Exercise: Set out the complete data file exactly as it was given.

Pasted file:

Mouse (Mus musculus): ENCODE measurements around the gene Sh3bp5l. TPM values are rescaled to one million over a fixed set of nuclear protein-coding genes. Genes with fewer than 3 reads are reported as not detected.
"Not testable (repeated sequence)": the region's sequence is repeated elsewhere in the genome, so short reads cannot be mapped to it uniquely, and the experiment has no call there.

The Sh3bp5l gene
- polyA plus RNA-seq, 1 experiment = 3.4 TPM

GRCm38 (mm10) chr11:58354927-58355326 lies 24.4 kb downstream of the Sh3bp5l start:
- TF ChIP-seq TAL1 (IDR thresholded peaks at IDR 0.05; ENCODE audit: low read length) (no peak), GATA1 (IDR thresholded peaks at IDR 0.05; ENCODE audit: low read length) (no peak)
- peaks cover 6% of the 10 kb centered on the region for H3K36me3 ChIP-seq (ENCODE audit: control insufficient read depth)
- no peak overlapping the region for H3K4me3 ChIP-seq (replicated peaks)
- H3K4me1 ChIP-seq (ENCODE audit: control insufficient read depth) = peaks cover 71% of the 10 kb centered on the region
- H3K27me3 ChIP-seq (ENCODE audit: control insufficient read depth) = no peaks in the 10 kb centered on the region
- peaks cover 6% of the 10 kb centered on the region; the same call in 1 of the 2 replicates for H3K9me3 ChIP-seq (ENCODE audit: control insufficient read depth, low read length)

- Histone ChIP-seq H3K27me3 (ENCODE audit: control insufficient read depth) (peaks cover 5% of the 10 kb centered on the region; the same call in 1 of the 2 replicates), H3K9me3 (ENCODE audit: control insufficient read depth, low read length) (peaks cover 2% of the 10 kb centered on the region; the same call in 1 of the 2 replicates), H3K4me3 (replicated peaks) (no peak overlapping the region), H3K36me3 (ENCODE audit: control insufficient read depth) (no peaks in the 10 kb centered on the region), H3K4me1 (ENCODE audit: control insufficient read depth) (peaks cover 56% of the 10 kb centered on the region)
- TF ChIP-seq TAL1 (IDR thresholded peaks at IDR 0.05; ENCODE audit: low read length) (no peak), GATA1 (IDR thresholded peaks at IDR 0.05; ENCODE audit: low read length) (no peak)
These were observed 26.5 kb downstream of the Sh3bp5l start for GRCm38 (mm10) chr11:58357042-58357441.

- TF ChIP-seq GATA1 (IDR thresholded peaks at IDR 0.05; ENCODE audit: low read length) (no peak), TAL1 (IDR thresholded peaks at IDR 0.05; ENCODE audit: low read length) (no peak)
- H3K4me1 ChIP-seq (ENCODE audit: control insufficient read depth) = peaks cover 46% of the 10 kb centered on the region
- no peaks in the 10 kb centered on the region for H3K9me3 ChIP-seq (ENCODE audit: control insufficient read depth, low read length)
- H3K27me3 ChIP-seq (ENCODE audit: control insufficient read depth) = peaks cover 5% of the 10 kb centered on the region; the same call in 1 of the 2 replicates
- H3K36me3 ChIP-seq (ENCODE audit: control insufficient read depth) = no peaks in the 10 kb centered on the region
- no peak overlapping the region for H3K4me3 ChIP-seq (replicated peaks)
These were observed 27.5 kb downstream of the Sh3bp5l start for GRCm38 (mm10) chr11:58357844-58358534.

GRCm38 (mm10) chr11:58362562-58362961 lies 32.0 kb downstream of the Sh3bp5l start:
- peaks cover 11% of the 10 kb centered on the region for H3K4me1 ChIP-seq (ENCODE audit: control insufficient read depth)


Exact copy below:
Mouse (Mus musculus): ENCODE measurements around the gene Sh3bp5l. TPM values are rescaled to one million over a fixed set of nuclear protein-coding genes. Genes with fewer than 3 reads are reported as not detected.
"Not testable (repeated sequence)": the region's sequence is repeated elsewhere in the genome, so short reads cannot be mapped to it uniquely, and the experiment has no call there.

The Sh3bp5l gene
- polyA plus RNA-seq, 1 experiment = 3.4 TPM

GRCm38 (mm10) chr11:58354927-58355326 lies 24.4 kb downstream of the Sh3bp5l start:
- TF ChIP-seq TAL1 (IDR thresholded peaks at IDR 0.05; ENCODE audit: low read length) (no peak), GATA1 (IDR thresholded peaks at IDR 0.05; ENCODE audit: low read length) (no peak)
- peaks cover 6% of the 10 kb centered on the region for H3K36me3 ChIP-seq (ENCODE audit: control insufficient read depth)
- no peak overlapping the region for H3K4me3 ChIP-seq (replicated peaks)
- H3K4me1 ChIP-seq (ENCODE audit: control insufficient read depth) = peaks cover 71% of the 10 kb centered on the region
- H3K27me3 ChIP-seq (ENCODE audit: control insufficient read depth) = no peaks in the 10 kb centered on the region
- peaks cover 6% of the 10 kb centered on the region; the same call in 1 of the 2 replicates for H3K9me3 ChIP-seq (ENCODE audit: control insufficient read depth, low read length)

- Histone ChIP-seq H3K27me3 (ENCODE audit: control insufficient read depth) (peaks cover 5% of the 10 kb centered on the region; the same call in 1 of the 2 replicates), H3K9me3 (ENCODE audit: control insufficient read depth, low read length) (peaks cover 2% of the 10 kb centered on the region; the same call in 1 of the 2 replicates), H3K4me3 (replicated peaks) (no peak overlapping the region), H3K36me3 (ENCODE audit: control insufficient read depth) (no peaks in the 10 kb centered on the region), H3K4me1 (ENCODE audit: control insufficient read depth) (peaks cover 56% of the 10 kb centered on the region)
- TF ChIP-seq TAL1 (IDR thresholded peaks at IDR 0.05; ENCODE audit: low read length) (no peak), GATA1 (IDR thresholded peaks at IDR 0.05; ENCODE audit: low read length) (no peak)
These were observed 26.5 kb downstream of the Sh3bp5l start for GRCm38 (mm10) chr11:58357042-58357441.

- TF ChIP-seq GATA1 (IDR thresholded peaks at IDR 0.05; ENCODE audit: low read length) (no peak), TAL1 (IDR thresholded peaks at IDR 0.05; ENCODE audit: low read length) (no peak)
- H3K4me1 ChIP-seq (ENCODE audit: control insufficient read depth) = peaks cover 46% of the 10 kb centered on the region
- no peaks in the 10 kb centered on the region for H3K9me3 ChIP-seq (ENCODE audit: control insufficient read depth, low read length)
- H3K27me3 ChIP-seq (ENCODE audit: control insufficient read depth) = peaks cover 5% of the 10 kb centered on the region; the same call in 1 of the 2 replicates
- H3K36me3 ChIP-seq (ENCODE audit: control insufficient read depth) = no peaks in the 10 kb centered on the region
- no peak overlapping the region for H3K4me3 ChIP-seq (replicated peaks)
These were observed 27.5 kb downstream of the Sh3bp5l start for GRCm38 (mm10) chr11:58357844-58358534.

GRCm38 (mm10) chr11:58362562-58362961 lies 32.0 kb downstream of the Sh3bp5l start:
- peaks cover 11% of the 10 kb centered on the region for H3K4me1 ChIP-seq (ENCODE audit: control insufficient read depth)